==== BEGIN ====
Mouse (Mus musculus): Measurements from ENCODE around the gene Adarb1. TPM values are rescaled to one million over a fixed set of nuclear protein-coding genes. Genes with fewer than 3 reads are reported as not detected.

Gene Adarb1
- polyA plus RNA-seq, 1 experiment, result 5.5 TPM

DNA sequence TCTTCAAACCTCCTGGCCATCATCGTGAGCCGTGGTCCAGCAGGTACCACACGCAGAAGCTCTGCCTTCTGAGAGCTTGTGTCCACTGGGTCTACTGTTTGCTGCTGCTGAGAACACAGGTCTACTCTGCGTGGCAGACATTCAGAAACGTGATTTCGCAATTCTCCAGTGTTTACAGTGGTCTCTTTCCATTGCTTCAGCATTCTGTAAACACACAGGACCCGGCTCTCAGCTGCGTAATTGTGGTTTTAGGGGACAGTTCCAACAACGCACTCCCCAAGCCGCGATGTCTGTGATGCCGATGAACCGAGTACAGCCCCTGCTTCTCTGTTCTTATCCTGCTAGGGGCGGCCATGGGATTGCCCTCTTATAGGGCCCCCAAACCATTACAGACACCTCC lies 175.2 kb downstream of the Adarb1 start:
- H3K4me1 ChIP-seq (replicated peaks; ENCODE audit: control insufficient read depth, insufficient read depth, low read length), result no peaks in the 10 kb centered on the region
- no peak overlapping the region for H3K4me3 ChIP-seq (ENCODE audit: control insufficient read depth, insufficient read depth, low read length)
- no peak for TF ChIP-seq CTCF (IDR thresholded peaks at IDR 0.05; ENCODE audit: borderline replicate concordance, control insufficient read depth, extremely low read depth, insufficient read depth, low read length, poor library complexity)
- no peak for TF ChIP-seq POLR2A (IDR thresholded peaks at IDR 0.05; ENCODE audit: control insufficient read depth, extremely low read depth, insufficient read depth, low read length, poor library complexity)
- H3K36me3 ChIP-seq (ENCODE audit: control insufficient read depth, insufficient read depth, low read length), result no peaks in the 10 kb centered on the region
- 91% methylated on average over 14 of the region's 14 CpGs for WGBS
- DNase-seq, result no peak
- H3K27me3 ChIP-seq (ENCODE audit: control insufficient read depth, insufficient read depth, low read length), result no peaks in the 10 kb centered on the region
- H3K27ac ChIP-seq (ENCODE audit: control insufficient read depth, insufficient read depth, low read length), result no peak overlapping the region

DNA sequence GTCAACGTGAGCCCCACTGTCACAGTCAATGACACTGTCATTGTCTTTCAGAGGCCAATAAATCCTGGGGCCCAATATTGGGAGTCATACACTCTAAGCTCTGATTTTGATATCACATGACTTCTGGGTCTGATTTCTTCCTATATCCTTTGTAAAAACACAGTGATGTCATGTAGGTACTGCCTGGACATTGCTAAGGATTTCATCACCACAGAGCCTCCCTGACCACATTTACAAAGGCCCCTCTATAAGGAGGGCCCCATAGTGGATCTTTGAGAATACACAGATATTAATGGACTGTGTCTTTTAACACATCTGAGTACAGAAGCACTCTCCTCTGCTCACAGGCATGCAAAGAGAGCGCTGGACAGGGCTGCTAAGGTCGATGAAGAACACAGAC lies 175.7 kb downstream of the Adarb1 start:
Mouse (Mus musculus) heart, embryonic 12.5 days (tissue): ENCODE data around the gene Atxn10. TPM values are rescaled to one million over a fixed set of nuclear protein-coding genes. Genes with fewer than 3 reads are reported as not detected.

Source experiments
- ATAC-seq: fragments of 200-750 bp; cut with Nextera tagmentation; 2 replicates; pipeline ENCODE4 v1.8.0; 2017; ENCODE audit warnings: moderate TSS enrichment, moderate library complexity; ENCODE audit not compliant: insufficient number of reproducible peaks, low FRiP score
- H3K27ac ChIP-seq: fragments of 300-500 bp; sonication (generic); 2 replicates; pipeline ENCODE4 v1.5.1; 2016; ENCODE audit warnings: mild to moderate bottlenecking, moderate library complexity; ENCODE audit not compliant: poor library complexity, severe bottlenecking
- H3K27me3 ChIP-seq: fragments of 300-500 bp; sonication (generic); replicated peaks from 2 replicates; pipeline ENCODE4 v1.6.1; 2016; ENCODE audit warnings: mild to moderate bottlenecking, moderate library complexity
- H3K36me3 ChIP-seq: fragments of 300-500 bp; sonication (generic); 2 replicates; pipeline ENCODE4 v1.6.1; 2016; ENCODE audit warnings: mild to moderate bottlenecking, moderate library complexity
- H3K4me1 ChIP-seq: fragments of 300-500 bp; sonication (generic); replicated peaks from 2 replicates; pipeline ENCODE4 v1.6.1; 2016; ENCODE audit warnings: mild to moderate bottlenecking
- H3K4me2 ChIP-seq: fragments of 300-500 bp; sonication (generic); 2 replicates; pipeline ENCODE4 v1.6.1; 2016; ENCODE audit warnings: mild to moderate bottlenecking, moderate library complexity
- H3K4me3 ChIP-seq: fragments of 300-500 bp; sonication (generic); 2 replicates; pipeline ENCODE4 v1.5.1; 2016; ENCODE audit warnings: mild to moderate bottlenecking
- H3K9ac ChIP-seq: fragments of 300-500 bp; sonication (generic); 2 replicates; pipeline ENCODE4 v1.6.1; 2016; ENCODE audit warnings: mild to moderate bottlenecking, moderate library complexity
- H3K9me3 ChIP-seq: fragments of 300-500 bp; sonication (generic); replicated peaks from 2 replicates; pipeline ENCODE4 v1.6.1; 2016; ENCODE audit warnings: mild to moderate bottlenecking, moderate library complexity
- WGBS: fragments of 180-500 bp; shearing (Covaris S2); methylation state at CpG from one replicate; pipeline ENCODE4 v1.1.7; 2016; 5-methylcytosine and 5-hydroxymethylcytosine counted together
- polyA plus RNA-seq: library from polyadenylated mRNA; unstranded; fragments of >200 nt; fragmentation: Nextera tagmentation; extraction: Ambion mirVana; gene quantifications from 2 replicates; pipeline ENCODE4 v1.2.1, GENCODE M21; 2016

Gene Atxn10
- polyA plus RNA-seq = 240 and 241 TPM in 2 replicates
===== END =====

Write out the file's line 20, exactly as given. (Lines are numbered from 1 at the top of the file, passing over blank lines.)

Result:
- H3K36me3 ChIP-seq: fragments of 300-500 bp; sonication (generic); 2 replicates; pipeline ENCODE4 v1.6.1; 2016; ENCODE audit warnings: mild to moderate bottlenecking, moderate library complexity